Florence Museum invites entries to Pee Dee Regional Art Competition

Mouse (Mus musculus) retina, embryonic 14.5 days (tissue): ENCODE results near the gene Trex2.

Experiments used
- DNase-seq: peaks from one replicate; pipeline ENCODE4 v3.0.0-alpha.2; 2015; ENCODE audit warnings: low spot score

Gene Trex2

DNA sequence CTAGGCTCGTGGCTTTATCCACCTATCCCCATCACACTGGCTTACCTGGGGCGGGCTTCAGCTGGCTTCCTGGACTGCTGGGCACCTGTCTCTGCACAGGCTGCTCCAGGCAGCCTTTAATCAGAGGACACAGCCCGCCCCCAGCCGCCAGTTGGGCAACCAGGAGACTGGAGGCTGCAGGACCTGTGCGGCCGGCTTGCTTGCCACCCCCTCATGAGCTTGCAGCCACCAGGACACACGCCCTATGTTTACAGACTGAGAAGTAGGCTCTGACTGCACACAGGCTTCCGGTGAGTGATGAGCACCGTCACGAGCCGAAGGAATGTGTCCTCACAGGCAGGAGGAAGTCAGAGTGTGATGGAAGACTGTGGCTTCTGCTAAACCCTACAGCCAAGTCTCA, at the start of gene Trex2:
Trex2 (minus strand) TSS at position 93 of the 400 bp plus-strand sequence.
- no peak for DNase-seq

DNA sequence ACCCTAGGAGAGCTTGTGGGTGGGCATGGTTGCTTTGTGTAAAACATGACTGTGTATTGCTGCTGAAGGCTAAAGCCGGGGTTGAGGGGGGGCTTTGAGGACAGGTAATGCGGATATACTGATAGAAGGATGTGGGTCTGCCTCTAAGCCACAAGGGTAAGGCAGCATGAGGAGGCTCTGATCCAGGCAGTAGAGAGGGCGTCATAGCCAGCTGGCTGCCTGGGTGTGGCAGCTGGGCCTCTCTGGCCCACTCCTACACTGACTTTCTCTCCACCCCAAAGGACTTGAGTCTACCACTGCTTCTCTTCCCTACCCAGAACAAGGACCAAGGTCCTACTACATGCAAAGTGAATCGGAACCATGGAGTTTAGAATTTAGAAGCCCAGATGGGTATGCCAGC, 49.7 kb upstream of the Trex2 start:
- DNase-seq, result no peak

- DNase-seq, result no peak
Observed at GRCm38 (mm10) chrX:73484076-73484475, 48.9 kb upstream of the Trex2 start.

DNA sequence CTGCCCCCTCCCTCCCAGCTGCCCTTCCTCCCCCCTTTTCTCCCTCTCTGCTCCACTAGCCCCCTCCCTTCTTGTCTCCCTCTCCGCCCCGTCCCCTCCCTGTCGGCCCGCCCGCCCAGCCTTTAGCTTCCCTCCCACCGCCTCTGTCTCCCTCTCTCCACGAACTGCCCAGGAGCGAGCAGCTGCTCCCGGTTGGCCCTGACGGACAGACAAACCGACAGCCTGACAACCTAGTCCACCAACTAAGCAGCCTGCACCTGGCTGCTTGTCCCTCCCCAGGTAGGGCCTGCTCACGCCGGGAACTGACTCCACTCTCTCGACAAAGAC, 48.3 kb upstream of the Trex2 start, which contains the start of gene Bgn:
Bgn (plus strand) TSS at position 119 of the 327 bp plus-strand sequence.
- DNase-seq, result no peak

The 59th annual Pee Dee Regional is the oldest continuing art competition in South Carolina, according to the folks at the Florence Museum. Entries for the 2012 competition will be accepted Sept. 20-22, and the exhibition will be presented by the museum's board of trustees Oct. 5 through Dec. 16. Artists who are natives or residents of these counties are eligible to enter: Chesterfield, Darlington, Dillon, Florence, Georgetown, Horry, Kershaw, Lee, Marion, Marlboro, Sumter and Williamsburg. This year's competition judge is artist Jane Allen Nodine, professor of art and director of the Curtis R. Harley Gallery at the University of South Carolina Upstate in Spartanburg. Visit the Florence Museum's website for more information and to download a prospectus and registration form. [caption id="attachment_682" align="aligncenter" width="545"]Interrogate 33 by Jim Boden Jim Boden's Interrogate 33 received top honors at the 2011 Pee Dee Regional Art Competition[/caption] via: Florence Museum